Conan Exiles Bricks | How to Make

Conan Exiles Bricks - How to Make

If you have played Conan Exiles for any amount of time, you know how important it is to create well-defended settlements. Random raids, players, and disasters can quickly bring a poorly fortified city to its heels. And, wooden walls only look good for so long. So, it’s time to bring your home to the next level! Bricks in Conan Exiles are a critical part of any modern-era settlement in the game. These should be a major milestone for any wall and defensive structure, since these will be able to keep out most attacks. If you’re wondering how to make brick, we can help you out!

How to Make Bricks in Conan Exiles

How to Make Bricks in Conan Exiles

Bricks in Conan Exiles are created by smelting 10 Stone in any given furnace. 10 Stone produces a single of this important crafting material. Then, you can use Brick, alongside of Shaped Wood and metal reinforcements, to construct many different walls and items. These go from Stonebrick collections to Altars to the gods.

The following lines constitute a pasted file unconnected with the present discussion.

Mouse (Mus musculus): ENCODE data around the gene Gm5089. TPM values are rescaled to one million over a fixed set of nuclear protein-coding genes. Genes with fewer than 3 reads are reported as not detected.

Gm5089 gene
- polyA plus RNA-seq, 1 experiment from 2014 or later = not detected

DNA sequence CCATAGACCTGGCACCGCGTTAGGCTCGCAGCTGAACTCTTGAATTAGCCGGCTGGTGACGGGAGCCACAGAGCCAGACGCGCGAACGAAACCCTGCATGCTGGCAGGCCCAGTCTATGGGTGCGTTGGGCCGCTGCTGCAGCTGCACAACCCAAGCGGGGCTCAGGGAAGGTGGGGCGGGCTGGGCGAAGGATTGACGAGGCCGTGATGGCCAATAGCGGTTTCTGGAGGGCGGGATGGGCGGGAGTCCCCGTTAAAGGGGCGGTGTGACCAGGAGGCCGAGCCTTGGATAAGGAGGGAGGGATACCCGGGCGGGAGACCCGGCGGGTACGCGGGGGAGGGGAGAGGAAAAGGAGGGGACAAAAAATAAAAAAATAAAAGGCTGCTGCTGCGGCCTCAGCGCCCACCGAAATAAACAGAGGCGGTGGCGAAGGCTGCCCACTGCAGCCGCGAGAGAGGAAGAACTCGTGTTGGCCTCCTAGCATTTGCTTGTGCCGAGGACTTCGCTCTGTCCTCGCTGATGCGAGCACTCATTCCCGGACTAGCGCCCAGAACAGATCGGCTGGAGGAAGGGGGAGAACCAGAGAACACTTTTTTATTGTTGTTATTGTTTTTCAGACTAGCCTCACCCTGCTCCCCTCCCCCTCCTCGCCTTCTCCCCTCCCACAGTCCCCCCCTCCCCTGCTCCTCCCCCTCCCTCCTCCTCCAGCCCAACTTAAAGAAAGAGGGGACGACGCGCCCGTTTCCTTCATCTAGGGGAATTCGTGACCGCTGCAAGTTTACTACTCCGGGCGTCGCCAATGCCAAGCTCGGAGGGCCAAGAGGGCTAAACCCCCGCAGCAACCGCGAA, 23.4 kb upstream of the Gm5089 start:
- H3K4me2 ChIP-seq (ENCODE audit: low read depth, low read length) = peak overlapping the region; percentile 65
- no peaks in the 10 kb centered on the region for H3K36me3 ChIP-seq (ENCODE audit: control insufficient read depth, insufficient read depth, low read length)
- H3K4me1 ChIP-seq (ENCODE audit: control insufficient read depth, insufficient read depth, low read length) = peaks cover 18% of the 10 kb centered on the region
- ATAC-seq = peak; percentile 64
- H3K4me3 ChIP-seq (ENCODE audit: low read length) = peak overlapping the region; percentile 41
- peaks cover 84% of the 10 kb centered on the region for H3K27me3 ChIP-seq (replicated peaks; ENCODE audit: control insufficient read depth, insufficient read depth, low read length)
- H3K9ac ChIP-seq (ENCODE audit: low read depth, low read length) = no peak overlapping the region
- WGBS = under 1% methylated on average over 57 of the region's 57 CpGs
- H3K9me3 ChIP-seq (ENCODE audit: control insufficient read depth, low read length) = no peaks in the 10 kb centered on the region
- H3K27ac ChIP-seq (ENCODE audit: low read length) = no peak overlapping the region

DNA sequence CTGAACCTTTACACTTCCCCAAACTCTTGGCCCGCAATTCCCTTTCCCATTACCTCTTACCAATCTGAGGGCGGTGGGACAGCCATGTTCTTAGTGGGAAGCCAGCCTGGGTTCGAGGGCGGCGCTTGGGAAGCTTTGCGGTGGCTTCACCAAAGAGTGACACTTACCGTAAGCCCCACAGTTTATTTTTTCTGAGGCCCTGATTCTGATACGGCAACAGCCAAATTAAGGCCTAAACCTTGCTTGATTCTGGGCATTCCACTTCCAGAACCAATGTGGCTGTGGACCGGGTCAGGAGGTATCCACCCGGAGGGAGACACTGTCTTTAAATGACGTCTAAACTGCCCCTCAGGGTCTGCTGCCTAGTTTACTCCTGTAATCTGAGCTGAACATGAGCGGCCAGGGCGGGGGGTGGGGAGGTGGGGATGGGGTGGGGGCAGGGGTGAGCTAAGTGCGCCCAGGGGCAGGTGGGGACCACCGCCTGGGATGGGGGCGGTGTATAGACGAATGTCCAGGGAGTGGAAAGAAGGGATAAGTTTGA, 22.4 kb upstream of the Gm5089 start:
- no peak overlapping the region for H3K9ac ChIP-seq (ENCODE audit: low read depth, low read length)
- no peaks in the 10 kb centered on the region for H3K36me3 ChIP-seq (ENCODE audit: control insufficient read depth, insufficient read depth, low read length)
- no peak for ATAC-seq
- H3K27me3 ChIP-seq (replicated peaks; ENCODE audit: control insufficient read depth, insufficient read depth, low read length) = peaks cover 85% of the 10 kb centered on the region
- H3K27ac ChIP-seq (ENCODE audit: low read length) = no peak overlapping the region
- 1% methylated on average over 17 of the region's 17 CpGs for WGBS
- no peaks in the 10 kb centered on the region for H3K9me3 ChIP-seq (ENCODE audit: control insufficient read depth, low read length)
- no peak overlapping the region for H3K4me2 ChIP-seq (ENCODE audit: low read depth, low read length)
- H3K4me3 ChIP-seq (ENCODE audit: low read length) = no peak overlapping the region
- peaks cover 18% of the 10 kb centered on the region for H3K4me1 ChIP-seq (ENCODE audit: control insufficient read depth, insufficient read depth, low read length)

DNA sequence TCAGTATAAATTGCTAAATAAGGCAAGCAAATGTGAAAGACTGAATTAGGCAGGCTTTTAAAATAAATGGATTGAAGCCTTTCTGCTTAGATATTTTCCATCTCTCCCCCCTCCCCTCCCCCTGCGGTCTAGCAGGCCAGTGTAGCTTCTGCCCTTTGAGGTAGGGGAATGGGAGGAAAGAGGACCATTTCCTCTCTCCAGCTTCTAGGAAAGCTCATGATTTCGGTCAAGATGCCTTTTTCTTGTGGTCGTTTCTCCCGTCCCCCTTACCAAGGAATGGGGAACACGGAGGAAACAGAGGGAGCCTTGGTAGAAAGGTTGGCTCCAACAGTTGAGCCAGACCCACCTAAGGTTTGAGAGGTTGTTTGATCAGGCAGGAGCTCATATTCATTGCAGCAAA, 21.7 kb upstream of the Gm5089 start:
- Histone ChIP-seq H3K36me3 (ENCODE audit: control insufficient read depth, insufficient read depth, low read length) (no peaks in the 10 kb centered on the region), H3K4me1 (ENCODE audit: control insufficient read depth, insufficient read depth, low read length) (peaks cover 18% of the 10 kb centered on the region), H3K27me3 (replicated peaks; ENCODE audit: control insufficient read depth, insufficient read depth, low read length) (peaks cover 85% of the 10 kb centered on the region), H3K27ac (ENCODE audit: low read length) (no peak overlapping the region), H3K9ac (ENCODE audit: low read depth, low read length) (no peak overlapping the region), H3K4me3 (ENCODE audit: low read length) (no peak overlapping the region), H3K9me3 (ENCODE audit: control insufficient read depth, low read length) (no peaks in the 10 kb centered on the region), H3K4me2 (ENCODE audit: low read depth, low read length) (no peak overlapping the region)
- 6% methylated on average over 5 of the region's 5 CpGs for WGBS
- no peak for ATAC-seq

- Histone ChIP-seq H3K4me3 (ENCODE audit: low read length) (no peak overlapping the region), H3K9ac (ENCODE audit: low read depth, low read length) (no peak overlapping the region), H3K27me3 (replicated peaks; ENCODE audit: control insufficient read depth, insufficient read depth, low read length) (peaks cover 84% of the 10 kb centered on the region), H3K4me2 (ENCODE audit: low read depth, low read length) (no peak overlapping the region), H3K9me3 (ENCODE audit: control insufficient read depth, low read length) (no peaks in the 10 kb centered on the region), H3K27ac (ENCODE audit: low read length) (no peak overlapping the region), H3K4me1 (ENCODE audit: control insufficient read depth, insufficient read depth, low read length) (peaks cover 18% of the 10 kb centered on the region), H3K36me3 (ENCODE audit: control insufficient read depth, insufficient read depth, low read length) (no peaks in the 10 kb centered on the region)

Getting brick is not exceptionally difficult, but requires a massive amount of Stone. The community seems to appreciate areas like Godsclaw Passage and the Volcano for stone.

If you’re looking for large quantities of bricks, you’re going to need to farm anywhere that you can find ores. While bricks are the most numerous ingredient in many settlement recipes, you will still need iron and steel reinforcements for most of the crafting pieces. Keep that in mind while you mine!

Other than the basic walls and decorative structures you can make with the Construction hammer, you can make various Fountains and Braziers using the Artisan’s Table and Carpenter’s Bench.

Be sure to carry a healthy amount of brick with you if you plan on going Altar hunting! Many different altars will require bricks to craft.

Then, finally, if your recipe isn’t working, you may need Hardened Brick. These are made with brick and stone consolidate inside of a Furnace. The Consolidate is made from Resin and Plant Fiber in a Cauldron.

Jason Toro-McCue has committed his schooling to the study of the connection between game design and narrative. When he's not working on this bond through writing articles or guides, he's playing Dungeons & Dragons, or just playing games themselves and looking at the story there.